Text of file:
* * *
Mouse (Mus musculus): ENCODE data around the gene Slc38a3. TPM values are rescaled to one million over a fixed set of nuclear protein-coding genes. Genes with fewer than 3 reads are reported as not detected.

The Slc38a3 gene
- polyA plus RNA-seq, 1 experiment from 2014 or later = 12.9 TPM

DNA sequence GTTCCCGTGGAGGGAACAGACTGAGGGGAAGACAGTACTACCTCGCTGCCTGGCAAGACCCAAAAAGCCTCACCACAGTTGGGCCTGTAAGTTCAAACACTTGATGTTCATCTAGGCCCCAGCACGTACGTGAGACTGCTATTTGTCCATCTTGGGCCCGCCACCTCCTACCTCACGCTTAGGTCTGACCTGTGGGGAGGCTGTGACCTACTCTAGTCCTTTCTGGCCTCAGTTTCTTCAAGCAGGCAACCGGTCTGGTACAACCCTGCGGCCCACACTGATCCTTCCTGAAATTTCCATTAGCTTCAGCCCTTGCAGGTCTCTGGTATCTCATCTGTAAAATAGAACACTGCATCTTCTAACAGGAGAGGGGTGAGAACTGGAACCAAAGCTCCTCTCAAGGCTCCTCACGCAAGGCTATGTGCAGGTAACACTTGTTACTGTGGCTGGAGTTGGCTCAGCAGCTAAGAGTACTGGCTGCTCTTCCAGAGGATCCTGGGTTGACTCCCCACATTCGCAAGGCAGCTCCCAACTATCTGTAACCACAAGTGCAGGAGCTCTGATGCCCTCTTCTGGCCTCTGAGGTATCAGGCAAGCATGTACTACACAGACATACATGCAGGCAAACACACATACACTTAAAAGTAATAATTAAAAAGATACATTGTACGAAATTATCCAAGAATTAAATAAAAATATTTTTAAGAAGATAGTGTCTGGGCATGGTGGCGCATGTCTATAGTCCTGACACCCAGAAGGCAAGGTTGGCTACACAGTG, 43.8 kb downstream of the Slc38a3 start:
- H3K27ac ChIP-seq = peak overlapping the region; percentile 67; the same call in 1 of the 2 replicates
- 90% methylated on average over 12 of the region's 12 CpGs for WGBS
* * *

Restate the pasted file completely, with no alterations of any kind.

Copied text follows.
Mouse (Mus musculus): ENCODE data around the gene Slc38a3. TPM values are rescaled to one million over a fixed set of nuclear protein-coding genes. Genes with fewer than 3 reads are reported as not detected.

The Slc38a3 gene
- polyA plus RNA-seq, 1 experiment from 2014 or later = 12.9 TPM

DNA sequence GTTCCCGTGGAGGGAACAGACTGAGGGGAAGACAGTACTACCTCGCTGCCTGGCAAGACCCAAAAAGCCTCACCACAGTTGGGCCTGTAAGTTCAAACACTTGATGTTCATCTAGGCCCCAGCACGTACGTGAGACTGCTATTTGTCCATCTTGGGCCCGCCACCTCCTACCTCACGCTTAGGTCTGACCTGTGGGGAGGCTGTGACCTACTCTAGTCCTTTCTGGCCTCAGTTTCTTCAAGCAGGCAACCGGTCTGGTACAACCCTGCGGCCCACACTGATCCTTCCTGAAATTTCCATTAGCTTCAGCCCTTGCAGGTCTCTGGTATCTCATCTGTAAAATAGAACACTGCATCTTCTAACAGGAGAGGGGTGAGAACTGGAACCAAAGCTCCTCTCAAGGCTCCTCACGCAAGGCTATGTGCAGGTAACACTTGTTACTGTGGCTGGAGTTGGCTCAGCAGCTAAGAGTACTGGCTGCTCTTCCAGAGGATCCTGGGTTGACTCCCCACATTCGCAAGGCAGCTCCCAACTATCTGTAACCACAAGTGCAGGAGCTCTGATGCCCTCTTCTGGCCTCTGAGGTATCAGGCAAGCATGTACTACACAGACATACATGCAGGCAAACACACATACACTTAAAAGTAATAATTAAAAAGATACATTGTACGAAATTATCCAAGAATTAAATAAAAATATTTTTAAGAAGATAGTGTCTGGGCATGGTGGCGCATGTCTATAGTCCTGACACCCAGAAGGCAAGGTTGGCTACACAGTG, 43.8 kb downstream of the Slc38a3 start:
- H3K27ac ChIP-seq = peak overlapping the region; percentile 67; the same call in 1 of the 2 replicates
- 90% methylated on average over 12 of the region's 12 CpGs for WGBS